a quick money experiment

Here’s a quick money experiment for you.

Take a $100 bill (or a significant currency note) and place it on a table in front of you. And then keep your debit or credit card beside it. Now close your eyes and imagine going out to purchase an item that you need. Visualize engaging in the transaction, and paying cash for it. After that, repeat the same exercise but this time pay for it via your debit or credit card.

Now, open your eyes and look at the bill and your debit or credit card. Chances are you will find yourself developing an attachment towards your $100 bill and Benjamin Franklin on it, while no significant feelings will arise when you look at your plastic card.

The reason is that we feel a sense of loss when we pay by cash. In the above case, that $100 bill is never coming back to us and Uncle Ben is gone forever. But with the card, this is not the case — that card ain’t going anywhere! We know it’ll come back to us again, in the comfort of its home, our wallet.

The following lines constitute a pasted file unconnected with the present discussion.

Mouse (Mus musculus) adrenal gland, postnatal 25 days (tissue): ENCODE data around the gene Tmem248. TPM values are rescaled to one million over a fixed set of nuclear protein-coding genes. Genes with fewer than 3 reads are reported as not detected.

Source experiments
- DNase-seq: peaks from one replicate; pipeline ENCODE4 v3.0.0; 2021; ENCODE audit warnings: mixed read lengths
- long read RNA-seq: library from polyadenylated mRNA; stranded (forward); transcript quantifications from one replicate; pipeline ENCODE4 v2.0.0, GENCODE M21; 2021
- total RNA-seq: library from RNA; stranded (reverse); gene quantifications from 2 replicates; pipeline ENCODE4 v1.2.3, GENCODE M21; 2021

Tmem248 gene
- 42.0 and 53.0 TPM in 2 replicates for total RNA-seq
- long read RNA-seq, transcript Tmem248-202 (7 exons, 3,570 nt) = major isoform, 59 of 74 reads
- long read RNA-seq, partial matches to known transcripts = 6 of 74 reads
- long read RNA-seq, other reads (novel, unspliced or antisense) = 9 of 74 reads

Paying by cash is a painful experience because we feel the loss of our money but with the plastic cards (whether it be a credit or debit card, a Starbucks Rewards card, or any other incarnation of it), the fact that we’re losing money never registers in our brain. In short, plastic cards comfort us as they fuel our false illusion that we have enough money for our purchases even when we don’t.

Having known this truth, it’s entirely your choice now: Do you want to live under an illusion and risk overspending your funds, or keep Uncle Ben safe with you, and only let go of him when the need is there?